The bride, given In marriage
by her father, was charming in
a white satin period gown with
fitting basque, hooped skirt,
pointed sleeves and high neck
line. Her two tier, full length
veil of white net was edged with
alencon lace and held by a lace
Dutch cap. She carried a white
prayer book and white orchid
from which cascaded stephanotis
and tiny white rosebuds tied with
satin ribbon. A rhlnestone brace
let, gift of the bridegroom was
the bride's only adornment.
Following an all white motif,
the maid of honor, Miss Marylou
Ferguson of Heppner, wore a
white faille gown with fitted bod
ice, bouffant skirt and cape
sleeves. She carried a white, yel
low and pink nosegay. The four
bridesmaids were Pat Thompson
of Springfield; Betsy Moffit, Pa
los Verdes Estates, Calif.; Mary
Curre of Los Angeles, Sigma Kap
pa sorority sisters of the bride,
and Corabelle Nutting of Hepp
ner. They wore white bengaline
gowns with bouffant skirts, fitted
bodices, and white Dutch caps,
and carried old fashioned nose
gays, two pink and two yellow.
Carrying a basket of white
rosebuds, the little flower girl,
Janet Thompson of Heppner, was
quaint in a white organdy gown
with poke bonnet and rulfled
mitts. Stephen Tetz, small bro
ther of the bride, in white linen
suit, was ring bearer.
Best man was Robert Labhart
of Corvallis, brother of the groom
Ushers were Jack Walstrum of
Omaha, Neb., Robert Porter of
Corvallis, Robert Copenhaver of
Albany and William Reiman of
Mrs. J. O. Turner played the
wedding music and John Dever
eaux of Portland sang 'Thine Is
Mine Heart Alone" and 'Through
the Years."
White dahlias and daisies,
candelabra of white tapers
against an embankment of
greenery, formed the background
for the wedding service. The tap
ers were lighted by Miss Mina
Lou Labhart of Corvallis, sister
of the groom, and Miss Sharon
McGowan of Pilot Rock, cousin
of the bride. Both wore white or
ganza, off the shoulder gowns
and tulle caps.
Parents of the bridal couple
and the bridal party received at
the recetpion held at the home
of Mr. and Mrs. Raymond Fer
guson on Hager street.
Following the traditional cut
Contirued on page 6
Rhea Creek grange is having a
"booster night" program at Its
hall Saturday evening, September
25. Festivities will open with a
potluck supper at 7, followed by
a short program and an evening
of fun. Special tribute will be
paid all 25 members.
The grange has extended an
invitation to anyone interested
in joining the "Patrons of Hus
bandry" to attend.
Attention is called to the clos
ing of the general trout season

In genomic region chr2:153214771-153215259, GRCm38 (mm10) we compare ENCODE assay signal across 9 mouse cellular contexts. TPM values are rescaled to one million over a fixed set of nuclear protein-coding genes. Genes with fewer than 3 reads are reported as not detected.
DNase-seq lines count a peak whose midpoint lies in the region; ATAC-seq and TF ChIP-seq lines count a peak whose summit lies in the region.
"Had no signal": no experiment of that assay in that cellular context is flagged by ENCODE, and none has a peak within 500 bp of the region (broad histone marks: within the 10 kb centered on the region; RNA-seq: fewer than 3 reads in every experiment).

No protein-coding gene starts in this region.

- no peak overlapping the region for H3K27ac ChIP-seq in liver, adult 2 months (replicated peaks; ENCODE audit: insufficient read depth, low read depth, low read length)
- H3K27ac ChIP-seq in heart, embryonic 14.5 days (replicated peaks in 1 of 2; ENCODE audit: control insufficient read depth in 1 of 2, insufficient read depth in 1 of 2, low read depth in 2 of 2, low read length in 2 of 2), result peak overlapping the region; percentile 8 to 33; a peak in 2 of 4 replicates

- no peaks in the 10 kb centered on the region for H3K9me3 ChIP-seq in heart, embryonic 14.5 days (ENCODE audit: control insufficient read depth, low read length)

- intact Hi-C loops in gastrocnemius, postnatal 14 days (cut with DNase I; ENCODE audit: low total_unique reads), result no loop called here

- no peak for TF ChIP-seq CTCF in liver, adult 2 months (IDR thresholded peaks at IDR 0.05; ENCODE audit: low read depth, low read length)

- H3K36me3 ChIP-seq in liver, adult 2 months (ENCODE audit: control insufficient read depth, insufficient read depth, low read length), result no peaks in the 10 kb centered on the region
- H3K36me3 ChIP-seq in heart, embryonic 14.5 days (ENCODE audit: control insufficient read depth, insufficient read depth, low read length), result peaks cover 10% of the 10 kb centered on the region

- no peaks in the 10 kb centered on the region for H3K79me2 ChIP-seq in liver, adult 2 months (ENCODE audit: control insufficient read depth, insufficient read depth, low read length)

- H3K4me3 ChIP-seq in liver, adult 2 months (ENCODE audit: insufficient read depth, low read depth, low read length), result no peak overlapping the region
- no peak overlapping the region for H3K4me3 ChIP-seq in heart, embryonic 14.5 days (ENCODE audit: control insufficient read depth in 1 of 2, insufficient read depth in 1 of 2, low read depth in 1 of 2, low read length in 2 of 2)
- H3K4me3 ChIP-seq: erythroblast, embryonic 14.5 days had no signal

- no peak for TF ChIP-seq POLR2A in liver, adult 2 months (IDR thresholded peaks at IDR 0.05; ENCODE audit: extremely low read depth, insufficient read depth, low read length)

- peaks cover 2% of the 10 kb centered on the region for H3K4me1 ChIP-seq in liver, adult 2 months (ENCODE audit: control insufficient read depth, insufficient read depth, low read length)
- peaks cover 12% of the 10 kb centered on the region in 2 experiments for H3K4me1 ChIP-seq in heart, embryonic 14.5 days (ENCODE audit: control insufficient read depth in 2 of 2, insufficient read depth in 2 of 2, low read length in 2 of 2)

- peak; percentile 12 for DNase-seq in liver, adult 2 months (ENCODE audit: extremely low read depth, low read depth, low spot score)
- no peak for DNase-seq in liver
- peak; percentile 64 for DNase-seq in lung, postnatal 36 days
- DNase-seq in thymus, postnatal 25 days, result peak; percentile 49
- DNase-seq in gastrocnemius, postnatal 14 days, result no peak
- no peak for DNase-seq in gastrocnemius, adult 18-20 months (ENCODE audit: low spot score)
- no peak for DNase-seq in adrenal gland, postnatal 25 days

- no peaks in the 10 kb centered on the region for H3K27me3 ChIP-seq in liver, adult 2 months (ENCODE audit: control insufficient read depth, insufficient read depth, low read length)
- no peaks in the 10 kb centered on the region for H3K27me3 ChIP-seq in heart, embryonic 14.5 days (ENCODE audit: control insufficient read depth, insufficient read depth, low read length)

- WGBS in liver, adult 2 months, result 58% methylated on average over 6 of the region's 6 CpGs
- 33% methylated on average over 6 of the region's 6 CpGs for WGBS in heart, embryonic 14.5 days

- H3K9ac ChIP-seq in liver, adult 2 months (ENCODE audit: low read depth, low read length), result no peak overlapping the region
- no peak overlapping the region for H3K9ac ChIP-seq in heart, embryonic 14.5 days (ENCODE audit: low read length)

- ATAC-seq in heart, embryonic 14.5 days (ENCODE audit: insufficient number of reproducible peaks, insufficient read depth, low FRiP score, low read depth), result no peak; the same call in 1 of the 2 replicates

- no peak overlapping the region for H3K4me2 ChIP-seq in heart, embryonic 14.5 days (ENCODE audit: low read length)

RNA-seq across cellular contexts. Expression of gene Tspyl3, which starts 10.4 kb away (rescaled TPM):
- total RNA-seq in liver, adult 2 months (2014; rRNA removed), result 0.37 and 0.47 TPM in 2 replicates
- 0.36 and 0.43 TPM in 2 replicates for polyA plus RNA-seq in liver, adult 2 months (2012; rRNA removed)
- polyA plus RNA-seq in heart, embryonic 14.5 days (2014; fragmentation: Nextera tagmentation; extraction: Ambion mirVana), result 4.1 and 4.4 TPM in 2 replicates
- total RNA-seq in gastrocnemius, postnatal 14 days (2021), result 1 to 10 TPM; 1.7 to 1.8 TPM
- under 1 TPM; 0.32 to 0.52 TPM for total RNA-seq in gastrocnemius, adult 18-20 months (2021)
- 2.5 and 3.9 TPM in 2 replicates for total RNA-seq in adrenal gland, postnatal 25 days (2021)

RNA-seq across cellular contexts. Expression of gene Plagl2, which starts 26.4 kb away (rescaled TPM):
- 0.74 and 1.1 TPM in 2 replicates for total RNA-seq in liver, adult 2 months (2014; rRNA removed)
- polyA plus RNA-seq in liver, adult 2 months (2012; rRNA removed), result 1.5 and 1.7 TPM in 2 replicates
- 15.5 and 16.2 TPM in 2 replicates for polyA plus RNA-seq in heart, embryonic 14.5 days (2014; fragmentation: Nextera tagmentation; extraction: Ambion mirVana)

at the end of September. Some
misunderstanding has existed in
that the season for coastal
streams and streams flowing into
the Columbia below St. Helens
continues until October 31. How
ever, the Deschutes, the Willam
ette and other streams flowing
into the Columbia river above the
town of St. Helens follow the
general rule and close for trout
The official synopsis should be
fishing on September 30.
consulted for special closures.
Mr. and Mrs. John W. Graves
announce the approaching mar
riage of their daughter Jo Anne
lo Mr. Howard L. Pettvl nhn finn
of Mr. and Mrs. Ravmnnd Pettv.
John. The ceremony will be per-
lormea at 4 o clock p.m., Sunday,
October 17 at the Church of
Christ In HepDner. Friends are
invited to be present at the cer
emony and to attend the recep
tion which will follow immedi
aetly in the church parlors.
W. C. Rosewall was In Seattle
Tuesday to attend dedication cer
emonies of the new Ford plant
located there. It was his privilege
also to meet Henry Ford II, pros
idcht of the Ford enterprises, who
came west for the plant dedica
tion. Mrs. Al Bergstrom attended the
Oregon State Nurses convention
held in La Grande September 20
23. She was accompanied by Miss
Joan Brunz, Miss Marguerite
Firesteln and Mrs. J. Harley
Smith from veterans hospital in
Flatt Says Service
To Start Shortly
Delays in securing equipment
have necessitated postponing the
starting date of bus service be
tween Heppner and Arlington
reports Vernon Flatt of Moro, op
erator of the Union Pacific
freight service on several bran
ches, who recently submitted a
proposal for carrying passengers
on a specially constructed com
bination mail-express-passenger
Flatt called from Moro Tues
day to say that he was unable to
get delivery on a truck ordered
several weeks ago and that he
has one lined up in Portland, to